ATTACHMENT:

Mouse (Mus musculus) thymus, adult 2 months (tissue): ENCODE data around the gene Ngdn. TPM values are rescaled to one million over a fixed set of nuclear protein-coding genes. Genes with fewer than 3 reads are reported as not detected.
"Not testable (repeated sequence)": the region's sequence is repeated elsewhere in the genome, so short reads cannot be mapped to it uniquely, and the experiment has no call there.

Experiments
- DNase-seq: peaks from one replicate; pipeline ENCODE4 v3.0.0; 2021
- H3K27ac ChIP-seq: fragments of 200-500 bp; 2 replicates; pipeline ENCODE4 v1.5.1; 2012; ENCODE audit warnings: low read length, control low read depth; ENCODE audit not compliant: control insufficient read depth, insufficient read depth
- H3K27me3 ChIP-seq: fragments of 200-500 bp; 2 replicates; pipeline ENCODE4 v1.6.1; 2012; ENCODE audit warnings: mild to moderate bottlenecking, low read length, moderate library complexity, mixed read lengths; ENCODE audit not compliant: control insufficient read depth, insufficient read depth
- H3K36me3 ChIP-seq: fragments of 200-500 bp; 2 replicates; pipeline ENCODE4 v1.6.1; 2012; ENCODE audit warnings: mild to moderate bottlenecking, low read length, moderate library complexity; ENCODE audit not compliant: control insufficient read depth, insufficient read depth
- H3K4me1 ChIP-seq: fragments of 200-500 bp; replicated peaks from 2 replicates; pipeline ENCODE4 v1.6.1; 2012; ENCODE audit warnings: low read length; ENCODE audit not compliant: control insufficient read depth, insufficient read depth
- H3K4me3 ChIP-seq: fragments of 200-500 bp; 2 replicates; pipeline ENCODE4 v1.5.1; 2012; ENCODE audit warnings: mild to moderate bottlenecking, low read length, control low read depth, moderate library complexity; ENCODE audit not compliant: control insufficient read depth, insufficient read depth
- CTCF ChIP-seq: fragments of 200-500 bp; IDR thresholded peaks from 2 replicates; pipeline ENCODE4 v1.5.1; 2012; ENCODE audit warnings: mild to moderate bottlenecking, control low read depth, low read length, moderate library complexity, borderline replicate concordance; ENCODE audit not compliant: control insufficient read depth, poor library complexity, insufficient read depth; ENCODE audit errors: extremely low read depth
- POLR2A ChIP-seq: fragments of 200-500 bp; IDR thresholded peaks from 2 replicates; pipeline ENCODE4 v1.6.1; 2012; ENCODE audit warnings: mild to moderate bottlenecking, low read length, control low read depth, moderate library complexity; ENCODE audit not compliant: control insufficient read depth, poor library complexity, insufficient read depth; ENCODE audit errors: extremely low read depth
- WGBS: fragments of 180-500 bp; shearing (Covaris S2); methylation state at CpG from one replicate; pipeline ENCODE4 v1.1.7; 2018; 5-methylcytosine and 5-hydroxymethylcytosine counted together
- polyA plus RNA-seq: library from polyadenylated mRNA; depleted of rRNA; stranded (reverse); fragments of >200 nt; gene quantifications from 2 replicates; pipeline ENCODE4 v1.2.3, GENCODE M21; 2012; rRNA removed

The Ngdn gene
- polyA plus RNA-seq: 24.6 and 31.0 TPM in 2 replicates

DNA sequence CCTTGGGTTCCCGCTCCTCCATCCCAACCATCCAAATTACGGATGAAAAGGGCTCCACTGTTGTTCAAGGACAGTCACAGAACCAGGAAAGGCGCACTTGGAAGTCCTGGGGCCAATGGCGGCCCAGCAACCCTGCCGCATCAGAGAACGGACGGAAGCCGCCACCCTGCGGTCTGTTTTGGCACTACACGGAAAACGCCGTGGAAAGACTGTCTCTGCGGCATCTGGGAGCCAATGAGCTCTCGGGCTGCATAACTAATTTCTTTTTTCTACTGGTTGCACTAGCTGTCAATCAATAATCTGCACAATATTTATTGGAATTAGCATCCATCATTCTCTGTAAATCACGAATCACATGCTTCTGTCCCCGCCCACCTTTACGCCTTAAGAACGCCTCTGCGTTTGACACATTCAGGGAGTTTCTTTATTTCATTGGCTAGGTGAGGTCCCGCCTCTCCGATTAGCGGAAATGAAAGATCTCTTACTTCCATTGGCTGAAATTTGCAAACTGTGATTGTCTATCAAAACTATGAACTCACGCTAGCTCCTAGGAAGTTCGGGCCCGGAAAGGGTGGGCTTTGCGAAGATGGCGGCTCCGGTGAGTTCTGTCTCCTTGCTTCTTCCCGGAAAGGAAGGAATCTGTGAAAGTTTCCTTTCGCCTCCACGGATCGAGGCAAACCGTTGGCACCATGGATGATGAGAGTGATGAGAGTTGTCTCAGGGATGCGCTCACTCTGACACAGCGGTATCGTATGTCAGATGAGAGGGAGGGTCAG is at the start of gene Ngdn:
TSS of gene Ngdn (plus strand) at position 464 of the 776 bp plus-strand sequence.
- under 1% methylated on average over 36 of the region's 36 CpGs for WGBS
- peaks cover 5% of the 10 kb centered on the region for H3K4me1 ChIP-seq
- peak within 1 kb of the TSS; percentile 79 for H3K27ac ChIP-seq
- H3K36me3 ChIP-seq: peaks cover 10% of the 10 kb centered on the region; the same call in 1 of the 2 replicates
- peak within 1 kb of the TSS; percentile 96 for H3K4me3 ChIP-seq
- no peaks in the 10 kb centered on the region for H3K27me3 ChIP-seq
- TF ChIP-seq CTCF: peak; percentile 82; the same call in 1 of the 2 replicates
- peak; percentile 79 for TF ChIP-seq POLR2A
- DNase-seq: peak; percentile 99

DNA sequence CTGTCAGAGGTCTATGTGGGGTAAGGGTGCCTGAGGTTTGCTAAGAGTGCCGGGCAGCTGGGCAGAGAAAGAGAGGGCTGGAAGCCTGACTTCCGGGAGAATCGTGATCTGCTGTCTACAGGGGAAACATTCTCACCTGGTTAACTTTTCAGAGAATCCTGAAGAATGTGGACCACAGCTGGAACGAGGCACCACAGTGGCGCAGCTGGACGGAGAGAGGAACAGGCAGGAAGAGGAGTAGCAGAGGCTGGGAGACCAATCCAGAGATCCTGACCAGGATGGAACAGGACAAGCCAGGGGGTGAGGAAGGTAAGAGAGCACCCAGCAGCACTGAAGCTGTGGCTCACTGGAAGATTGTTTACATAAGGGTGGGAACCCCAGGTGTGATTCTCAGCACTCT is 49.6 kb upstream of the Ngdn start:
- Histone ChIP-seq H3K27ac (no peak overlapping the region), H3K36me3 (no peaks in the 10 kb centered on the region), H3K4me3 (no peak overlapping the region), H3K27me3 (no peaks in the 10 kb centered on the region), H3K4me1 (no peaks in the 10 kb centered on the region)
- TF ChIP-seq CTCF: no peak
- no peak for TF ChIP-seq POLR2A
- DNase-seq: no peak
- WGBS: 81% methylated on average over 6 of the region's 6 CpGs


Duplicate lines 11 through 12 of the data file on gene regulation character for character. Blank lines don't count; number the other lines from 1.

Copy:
- POLR2A ChIP-seq: fragments of 200-500 bp; IDR thresholded peaks from 2 replicates; pipeline ENCODE4 v1.6.1; 2012; ENCODE audit warnings: mild to moderate bottlenecking, low read length, control low read depth, moderate library complexity; ENCODE audit not compliant: control insufficient read depth, poor library complexity, insufficient read depth; ENCODE audit errors: extremely low read depth
- WGBS: fragments of 180-500 bp; shearing (Covaris S2); methylation state at CpG from one replicate; pipeline ENCODE4 v1.1.7; 2018; 5-methylcytosine and 5-hydroxymethylcytosine counted together